I told the doctor I need to go on something else before I get obese! I was always a size SMALL now I’m in LARGE! I’m depressed, I want to die..people look at me oddly now and when I blame it on the meds no one believes me because I live in an apartment by myself they must assume I eat secretly but I don’t! The doctor says I need to stay on it and that she thinks my body is still adjusting. 6 MONTHS and I gained nearly 40 pounds! 6 more months = 40 more pounds! that’s 200 pounds = very obese.

please someone help me. i really do exercise and i really do go to the gym. i work out every single day and not lost any weight but gained. i’m so depressed.

Helen answers:

Please do not give up….hang in there. The weight gain is from the disease itself. The treatment is a very slow gradual process to get YOU to YOUR right dose. That said, I assume that you are being restested every 6 wks to see if your meds needs adjusting … If not, you need a new doctor.

There is no reason why you cannot take an anti-depressant until your thyroid is corrected.

You need to also find out if your hypO is from Hashi’s. You need testing for thyroid ANTIBODIES as well as TSH. TSH ‘norm’ should be .3 – 3 (w/ most feeling best at < 2) but, for diagnosis, may not mean much if ANTIBODIES are present which is indicative of Hashimoto’s Autoimmune Thyroiditis (cycles between HYPER & HYPO at start)…it is the main cause of eventual HypOthyroidism but worse (…OR Graves Disease – HypERthyroid from beginning).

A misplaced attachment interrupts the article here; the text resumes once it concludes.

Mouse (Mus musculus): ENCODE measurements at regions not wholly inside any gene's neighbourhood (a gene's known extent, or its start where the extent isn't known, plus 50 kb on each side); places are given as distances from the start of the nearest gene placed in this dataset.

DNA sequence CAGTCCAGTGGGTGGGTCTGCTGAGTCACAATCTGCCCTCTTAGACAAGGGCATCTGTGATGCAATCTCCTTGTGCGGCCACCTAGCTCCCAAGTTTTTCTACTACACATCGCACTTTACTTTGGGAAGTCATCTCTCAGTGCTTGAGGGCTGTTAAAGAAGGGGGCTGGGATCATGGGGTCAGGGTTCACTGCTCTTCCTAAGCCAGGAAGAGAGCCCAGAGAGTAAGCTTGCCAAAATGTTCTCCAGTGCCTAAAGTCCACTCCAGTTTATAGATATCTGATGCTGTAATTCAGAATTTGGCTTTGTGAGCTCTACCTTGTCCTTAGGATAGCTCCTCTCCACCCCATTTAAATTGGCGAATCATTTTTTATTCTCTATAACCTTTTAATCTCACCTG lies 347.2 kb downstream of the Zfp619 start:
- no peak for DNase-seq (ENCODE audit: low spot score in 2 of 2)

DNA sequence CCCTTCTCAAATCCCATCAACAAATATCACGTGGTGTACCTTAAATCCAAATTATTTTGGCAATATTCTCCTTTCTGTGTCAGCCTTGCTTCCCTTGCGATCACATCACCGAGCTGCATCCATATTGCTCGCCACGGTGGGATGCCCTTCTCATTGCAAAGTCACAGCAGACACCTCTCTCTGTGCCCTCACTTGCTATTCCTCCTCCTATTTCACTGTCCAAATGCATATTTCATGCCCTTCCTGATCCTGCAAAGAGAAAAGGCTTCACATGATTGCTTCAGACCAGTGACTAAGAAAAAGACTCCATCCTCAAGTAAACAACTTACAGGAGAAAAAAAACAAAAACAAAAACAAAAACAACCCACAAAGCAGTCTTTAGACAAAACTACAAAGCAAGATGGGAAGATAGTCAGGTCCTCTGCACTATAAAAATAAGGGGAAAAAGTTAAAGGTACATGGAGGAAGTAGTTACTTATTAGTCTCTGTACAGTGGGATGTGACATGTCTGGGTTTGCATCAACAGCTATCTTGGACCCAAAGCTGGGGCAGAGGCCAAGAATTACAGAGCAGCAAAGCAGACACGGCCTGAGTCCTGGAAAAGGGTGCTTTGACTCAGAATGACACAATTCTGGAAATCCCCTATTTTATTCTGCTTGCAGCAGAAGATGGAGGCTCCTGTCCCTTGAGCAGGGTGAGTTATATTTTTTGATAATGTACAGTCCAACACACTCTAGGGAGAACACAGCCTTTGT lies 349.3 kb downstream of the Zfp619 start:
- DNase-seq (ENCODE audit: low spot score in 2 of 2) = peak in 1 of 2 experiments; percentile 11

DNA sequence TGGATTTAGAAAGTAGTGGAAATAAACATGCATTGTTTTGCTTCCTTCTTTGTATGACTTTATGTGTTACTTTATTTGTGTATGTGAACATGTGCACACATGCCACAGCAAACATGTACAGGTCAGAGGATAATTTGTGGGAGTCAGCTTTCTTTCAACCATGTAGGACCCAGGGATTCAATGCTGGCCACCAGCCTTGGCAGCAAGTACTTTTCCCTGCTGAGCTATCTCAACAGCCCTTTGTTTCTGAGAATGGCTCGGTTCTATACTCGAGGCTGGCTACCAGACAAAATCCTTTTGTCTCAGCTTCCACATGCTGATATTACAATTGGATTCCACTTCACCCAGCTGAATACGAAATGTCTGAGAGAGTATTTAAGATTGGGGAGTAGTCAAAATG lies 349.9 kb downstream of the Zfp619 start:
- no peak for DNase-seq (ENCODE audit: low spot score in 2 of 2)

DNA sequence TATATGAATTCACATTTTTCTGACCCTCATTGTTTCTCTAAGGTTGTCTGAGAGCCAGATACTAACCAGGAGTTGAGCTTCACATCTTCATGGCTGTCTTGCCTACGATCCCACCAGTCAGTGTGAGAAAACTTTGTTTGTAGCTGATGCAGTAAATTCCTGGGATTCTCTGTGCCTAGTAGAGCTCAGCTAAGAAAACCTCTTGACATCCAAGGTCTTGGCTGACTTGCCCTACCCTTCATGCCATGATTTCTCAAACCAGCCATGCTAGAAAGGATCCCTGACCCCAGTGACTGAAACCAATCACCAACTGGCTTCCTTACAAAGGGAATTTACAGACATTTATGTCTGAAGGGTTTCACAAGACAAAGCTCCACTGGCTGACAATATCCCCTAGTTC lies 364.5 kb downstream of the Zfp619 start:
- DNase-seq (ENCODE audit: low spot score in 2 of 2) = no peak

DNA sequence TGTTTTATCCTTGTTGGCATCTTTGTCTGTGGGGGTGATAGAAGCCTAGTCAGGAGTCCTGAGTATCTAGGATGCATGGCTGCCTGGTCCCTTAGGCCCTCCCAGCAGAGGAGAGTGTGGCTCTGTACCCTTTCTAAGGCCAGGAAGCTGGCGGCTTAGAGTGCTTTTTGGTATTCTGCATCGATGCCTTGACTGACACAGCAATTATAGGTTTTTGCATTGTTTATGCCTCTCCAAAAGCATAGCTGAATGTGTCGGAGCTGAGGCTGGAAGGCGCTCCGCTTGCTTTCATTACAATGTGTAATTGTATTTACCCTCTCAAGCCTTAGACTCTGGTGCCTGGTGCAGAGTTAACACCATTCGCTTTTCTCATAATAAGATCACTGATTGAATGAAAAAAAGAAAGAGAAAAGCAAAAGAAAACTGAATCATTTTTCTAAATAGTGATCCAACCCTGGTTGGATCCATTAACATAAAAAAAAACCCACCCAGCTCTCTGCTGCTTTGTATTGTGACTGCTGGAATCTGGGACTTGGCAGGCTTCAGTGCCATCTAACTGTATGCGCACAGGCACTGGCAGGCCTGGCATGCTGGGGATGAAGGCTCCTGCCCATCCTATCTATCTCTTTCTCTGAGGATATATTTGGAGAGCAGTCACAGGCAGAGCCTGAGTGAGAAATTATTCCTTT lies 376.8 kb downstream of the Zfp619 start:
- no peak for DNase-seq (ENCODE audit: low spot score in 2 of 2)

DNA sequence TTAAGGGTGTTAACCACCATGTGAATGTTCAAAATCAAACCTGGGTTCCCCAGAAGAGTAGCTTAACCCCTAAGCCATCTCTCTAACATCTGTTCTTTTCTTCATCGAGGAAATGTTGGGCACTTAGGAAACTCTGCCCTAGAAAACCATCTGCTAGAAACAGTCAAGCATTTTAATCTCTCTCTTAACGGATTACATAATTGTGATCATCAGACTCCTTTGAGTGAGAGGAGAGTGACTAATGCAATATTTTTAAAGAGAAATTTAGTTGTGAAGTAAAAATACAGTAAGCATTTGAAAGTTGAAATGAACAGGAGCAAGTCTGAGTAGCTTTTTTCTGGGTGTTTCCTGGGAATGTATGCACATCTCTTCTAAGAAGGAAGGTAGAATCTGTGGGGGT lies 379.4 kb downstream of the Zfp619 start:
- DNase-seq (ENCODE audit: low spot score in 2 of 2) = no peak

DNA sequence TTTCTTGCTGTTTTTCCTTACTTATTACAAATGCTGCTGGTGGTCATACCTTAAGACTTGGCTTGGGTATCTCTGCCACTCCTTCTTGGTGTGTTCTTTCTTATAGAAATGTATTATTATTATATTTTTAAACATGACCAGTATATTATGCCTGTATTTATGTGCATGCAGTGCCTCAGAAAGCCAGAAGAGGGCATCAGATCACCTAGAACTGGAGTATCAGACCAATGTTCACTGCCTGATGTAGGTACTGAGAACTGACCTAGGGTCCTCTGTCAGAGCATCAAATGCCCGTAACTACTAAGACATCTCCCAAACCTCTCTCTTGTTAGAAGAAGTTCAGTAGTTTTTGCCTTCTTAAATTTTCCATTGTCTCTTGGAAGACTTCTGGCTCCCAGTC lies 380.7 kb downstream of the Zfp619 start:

You will have to INSIST they test for the antibodies. They can code so that ins will pay.

WARNING: Doctors seem not to want to find/treat thyroid disease. You may have to go to more than one doctor before you get the right tests, interpretation, and treatment. Best wishes.

Ck these:


God bless you

Chris asks…

sleeping after radioactive iodine treatment?

I was wondering. I live with my mom, I have my own bathroom. I normally sleep on the couch in the living room. My mom’s room/wall is on the opposite side from the couch is it ok for me to sleep there? My dosage was 29mcs, I’m 19, got the pill today at 2 pm for Gravesdisease.

Helen answers:

There is really no line between “this has risk” and “this has no risk”.
It’s more to less risk.

This sounds like very little risk to your mother because:
– Your dose is low for a radioactive iodine dose (if you were dosed for thyroid cancer it would have been many times higher).
– Your mother is not especially young- the younger a person is the more vulnerable she would be to the effects of radiation.
– That’s not really all that close, and it’s through a wall.